Home > Uncategorized > Car Talk Projectile Motion Puzzle

Car Talk Projectile Motion Puzzle

If you aren’t familiar with the NPR radio show, Car Talk, you should check it out.

Anyway, this week’s show they shared the following puzzle.

Car Talk Puzzle: The Grasshopper Race

Essentially, this has two grasshoppers racing.  Each grasshopper can just  different a maximum distance (but they have to take multiple hops).  Can you solve this puzzle?  I am pretty sure you need projectile motion – but I am not sure that is a valid solution.

Just a warning, I will probably solve this puzzle and post it on my blog.  So, if you want a shot before I give the answer, be quick.

  1. Nicholas Adams
    February 14, 2012 at 7:28 pm

    I can think of two answers depending on which way the question is meant to be taken, are you interested in seeing our reasoning here before you post the answer?

    • rhettallain
      February 17, 2012 at 3:14 pm


      I would love to see what you think. Post your answers if you wish – it won’t stop me. But I agree with you that the question could be interpreted in different ways. Lets just see what Tom and Ray say tomorrow.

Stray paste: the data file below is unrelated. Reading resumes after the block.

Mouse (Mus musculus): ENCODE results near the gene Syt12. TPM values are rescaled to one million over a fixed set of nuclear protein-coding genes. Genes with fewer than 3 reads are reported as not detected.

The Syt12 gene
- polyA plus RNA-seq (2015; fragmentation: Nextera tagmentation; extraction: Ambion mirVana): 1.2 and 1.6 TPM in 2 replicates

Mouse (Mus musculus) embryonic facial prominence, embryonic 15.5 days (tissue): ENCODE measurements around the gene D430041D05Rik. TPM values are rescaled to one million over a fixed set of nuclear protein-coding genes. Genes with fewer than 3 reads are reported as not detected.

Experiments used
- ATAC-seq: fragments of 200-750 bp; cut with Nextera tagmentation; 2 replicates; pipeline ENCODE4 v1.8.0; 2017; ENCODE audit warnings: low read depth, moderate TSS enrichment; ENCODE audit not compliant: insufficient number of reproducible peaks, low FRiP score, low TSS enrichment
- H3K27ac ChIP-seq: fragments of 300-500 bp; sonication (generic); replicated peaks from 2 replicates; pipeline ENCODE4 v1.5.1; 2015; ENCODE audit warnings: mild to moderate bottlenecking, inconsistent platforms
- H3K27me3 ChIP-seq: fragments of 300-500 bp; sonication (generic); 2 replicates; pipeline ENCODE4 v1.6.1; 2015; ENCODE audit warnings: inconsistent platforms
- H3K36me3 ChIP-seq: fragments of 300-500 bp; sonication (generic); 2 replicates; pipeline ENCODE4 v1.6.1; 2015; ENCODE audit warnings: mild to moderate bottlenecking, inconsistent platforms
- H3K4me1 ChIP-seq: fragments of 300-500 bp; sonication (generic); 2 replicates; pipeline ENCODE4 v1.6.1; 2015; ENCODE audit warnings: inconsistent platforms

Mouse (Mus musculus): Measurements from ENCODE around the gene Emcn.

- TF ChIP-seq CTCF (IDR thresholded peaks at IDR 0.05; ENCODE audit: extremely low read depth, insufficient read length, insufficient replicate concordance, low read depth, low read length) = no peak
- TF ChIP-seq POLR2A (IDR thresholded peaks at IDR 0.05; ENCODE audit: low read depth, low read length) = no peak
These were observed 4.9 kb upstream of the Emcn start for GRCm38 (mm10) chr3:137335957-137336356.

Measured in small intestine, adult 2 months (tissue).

2. Nicholas Adams
    February 17, 2012 at 9:42 pm

    I think the answer has to do with a few facts: 1), The grasshoppers are jumping and therefore only need to touch down on the track, not constantly touch each segment, 2) the small grasshopper’s jumps divide out perfectly to 144 inches whereas the large grasshopper’s doesn’t, and 3) the hypotenuse of a triangle is shorter than the two base sides. It all comes down to the bend in the course. What all this means is that the small grasshopper has to follow along the track perfectly (ie the ‘long’ way), whereas at 14 jumps the large grasshopper can cheat and jump across the area between the two sections of the track and gain a little time (ie the ‘short’ way). Since the x component of their vectors are the same and the race is decided on that x component, the big grasshopper wins because he basically exploits a loophole in the rules that allows him to get a little ahead. He never touches down outside the track, technically!

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